The month I spent in Singapore was also fairly productive; ditto for the half-month I spent in Seoul. But Taipei was king of a productive me.

I find myself in want of this kind of schedule now. I will continue to travel, but I am aware that I may need to make some kind of big change. To find a spot to settle in, in order so I can work and achieve the goals that are important to me. I cannot stay in Chiang Mai. This place destroys my sense of achieving goals. But today, I am faring better, as I write this blog post. But having a fixity — a fixed place; a stable routine — is something I will need to find again. But where shall I go? What city shall I call my temporary home? This is the other question that haunts me. Recommendations welcome.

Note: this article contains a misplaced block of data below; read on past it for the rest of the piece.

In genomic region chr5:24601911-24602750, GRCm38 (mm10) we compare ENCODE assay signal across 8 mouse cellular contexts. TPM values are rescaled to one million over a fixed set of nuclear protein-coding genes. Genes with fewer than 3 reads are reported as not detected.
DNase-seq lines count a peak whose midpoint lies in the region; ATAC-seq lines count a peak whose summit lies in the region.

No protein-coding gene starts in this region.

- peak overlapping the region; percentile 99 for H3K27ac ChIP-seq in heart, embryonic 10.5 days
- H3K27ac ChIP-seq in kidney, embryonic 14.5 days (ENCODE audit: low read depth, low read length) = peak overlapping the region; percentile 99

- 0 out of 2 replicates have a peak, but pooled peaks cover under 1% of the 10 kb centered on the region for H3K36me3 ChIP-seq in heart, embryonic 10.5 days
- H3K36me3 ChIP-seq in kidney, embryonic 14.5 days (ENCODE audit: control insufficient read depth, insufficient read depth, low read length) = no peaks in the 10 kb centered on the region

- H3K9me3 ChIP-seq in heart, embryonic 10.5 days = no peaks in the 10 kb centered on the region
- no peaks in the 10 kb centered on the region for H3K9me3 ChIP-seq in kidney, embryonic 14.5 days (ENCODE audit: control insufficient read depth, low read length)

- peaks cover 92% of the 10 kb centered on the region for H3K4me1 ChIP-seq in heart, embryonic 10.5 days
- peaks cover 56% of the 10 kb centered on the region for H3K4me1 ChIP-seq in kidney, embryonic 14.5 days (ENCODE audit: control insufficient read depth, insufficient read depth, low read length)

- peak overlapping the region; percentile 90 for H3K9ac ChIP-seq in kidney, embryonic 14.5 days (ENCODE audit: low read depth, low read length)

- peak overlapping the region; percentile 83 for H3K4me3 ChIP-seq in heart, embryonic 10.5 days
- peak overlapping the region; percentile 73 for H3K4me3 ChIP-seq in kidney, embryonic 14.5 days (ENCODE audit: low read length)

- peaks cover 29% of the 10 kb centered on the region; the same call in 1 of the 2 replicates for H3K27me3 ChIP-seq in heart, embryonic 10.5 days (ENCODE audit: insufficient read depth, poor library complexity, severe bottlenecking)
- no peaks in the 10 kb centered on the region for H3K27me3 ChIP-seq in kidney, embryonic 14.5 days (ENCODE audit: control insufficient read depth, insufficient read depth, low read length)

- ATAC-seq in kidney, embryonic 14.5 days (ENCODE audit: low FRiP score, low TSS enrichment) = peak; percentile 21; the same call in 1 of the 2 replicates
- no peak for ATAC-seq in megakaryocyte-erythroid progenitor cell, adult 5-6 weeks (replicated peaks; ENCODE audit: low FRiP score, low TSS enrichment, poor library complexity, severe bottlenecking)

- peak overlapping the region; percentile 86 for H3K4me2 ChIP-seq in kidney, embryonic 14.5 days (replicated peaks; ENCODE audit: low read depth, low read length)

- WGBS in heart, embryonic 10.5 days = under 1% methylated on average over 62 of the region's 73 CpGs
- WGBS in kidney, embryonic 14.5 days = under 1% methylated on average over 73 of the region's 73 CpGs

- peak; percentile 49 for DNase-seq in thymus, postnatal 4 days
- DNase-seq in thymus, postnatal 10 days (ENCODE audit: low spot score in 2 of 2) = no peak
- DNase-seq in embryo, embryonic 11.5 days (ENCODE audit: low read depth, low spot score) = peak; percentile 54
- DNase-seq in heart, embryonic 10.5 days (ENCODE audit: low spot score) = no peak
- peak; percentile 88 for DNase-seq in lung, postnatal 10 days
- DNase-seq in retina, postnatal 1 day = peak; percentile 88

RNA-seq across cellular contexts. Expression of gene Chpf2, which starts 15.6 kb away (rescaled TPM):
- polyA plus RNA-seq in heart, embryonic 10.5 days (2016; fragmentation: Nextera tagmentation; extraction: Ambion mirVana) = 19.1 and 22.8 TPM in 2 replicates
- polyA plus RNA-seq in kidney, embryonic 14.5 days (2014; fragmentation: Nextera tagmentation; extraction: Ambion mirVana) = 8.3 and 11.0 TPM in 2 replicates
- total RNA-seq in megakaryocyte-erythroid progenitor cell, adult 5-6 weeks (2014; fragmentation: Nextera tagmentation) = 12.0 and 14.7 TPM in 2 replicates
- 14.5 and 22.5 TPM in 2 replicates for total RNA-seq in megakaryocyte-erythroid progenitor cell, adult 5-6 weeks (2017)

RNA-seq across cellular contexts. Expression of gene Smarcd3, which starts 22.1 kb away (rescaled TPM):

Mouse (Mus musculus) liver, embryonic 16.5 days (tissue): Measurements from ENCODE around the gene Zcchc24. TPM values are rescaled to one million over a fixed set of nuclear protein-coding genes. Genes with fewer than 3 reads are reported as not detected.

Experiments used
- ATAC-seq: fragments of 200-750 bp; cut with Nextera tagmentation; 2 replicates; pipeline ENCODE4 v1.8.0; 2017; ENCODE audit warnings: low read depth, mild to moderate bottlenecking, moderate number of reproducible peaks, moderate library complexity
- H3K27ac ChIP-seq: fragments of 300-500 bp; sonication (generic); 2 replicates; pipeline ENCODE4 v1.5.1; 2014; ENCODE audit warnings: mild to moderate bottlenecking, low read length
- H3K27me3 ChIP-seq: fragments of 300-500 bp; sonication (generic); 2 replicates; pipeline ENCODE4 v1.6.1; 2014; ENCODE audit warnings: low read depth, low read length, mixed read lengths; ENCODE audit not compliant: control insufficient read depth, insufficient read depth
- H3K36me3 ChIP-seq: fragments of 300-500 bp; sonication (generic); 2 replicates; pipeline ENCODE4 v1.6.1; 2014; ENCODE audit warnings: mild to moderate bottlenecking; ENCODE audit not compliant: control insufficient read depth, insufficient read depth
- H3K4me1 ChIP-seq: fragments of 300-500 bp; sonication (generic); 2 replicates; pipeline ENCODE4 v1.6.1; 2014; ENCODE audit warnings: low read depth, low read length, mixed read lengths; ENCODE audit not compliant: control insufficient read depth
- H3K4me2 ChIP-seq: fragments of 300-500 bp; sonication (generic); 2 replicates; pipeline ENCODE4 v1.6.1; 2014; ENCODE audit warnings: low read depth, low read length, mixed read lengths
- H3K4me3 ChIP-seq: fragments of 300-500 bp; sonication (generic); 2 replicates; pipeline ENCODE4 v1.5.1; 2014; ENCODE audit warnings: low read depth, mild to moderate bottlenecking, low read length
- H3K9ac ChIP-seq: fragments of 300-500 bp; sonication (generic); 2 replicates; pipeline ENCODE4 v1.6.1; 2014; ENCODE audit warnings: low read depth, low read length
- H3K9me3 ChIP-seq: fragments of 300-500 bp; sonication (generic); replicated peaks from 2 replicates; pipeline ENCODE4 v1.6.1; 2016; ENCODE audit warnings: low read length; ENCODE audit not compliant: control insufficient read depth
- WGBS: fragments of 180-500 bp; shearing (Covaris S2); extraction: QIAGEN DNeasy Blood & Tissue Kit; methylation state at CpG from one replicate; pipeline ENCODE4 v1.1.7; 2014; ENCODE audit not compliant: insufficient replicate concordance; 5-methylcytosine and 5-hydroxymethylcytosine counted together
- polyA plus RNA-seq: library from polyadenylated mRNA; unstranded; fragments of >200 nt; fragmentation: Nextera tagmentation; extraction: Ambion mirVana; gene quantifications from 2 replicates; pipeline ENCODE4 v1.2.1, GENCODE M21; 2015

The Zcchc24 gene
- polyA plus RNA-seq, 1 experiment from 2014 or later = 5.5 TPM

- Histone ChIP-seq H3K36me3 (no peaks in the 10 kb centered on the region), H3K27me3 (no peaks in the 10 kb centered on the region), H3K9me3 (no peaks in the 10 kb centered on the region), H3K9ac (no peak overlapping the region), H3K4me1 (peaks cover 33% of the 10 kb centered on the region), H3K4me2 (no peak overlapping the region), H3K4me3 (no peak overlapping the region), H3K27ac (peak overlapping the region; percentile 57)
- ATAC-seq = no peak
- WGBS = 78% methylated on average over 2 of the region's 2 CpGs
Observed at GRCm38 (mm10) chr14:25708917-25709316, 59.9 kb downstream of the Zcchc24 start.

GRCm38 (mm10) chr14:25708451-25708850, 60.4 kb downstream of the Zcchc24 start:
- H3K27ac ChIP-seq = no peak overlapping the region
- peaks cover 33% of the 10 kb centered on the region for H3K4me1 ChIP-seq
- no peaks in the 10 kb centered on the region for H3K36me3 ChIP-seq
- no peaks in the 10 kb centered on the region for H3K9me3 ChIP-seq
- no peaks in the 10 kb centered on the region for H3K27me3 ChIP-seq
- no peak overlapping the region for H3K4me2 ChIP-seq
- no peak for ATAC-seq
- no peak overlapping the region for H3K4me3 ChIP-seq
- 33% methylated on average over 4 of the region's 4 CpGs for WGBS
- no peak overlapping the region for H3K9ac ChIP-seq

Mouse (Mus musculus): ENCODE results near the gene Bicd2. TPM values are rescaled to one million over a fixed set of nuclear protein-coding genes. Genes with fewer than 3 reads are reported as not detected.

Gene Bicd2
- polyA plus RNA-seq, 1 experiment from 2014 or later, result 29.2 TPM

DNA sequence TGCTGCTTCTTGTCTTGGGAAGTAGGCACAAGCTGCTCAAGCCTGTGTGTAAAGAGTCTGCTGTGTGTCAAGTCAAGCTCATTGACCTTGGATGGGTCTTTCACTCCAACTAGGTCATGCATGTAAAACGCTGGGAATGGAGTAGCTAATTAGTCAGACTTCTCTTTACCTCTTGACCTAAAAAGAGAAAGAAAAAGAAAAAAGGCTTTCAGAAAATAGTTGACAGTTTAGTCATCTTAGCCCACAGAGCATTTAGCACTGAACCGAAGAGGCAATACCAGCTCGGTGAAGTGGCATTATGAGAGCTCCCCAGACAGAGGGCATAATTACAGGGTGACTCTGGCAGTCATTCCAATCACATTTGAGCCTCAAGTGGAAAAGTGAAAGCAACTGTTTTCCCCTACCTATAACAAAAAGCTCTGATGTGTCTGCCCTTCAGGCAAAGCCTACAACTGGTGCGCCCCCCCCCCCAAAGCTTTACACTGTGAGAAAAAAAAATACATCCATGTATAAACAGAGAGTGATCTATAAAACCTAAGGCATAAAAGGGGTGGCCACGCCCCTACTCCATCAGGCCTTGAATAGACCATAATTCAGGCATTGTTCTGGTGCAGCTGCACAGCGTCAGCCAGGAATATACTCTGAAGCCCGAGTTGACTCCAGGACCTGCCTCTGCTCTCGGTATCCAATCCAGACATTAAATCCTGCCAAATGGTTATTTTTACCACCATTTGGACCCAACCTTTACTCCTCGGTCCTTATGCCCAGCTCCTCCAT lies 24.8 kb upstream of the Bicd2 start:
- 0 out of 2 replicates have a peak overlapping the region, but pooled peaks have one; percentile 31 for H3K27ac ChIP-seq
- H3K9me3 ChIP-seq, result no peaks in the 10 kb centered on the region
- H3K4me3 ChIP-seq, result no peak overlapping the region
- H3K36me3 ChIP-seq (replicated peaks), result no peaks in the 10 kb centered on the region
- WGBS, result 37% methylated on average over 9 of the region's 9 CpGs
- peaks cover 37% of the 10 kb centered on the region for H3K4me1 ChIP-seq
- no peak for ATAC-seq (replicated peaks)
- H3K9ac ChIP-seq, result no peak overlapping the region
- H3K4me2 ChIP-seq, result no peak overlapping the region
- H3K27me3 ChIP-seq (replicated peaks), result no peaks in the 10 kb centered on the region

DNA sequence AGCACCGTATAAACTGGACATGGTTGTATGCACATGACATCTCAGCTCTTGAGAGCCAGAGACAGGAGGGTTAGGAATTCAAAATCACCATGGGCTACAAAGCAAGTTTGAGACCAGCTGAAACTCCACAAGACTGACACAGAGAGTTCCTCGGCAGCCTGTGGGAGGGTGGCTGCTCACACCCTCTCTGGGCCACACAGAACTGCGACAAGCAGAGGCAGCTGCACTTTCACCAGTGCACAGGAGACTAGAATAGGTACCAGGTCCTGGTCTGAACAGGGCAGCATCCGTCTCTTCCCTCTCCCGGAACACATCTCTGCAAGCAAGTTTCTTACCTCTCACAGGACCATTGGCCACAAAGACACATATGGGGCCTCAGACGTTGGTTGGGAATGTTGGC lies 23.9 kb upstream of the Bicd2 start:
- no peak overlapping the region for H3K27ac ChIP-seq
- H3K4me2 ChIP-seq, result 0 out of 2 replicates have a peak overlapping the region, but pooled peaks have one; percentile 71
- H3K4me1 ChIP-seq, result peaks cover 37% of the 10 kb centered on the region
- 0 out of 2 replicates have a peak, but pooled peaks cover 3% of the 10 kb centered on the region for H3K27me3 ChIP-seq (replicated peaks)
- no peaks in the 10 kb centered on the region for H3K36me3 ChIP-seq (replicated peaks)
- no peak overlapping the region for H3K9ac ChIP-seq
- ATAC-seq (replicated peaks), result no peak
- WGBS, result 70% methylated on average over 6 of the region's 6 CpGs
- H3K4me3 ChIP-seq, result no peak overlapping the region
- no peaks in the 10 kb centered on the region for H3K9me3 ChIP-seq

My writing life

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Taipei, Taiwan: why I stayed 55 days in the same place

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The answer? To focus on writing.

I have been here 53 days and I leave the day after tomorrow. I’ve been here almost two months, which was not part of the plan. Originally, I had intended to travel around Taiwan; heading to the central mountainous region, the food meccas of the south, and a smaller island where I was hoping to take pictures that I could potentially sell. After that, I had hoped to go somewhere else — the Philippines, most probably — on the way to Beijing, which is where I need to be at the end of this month, to cover a business event for a US magazine.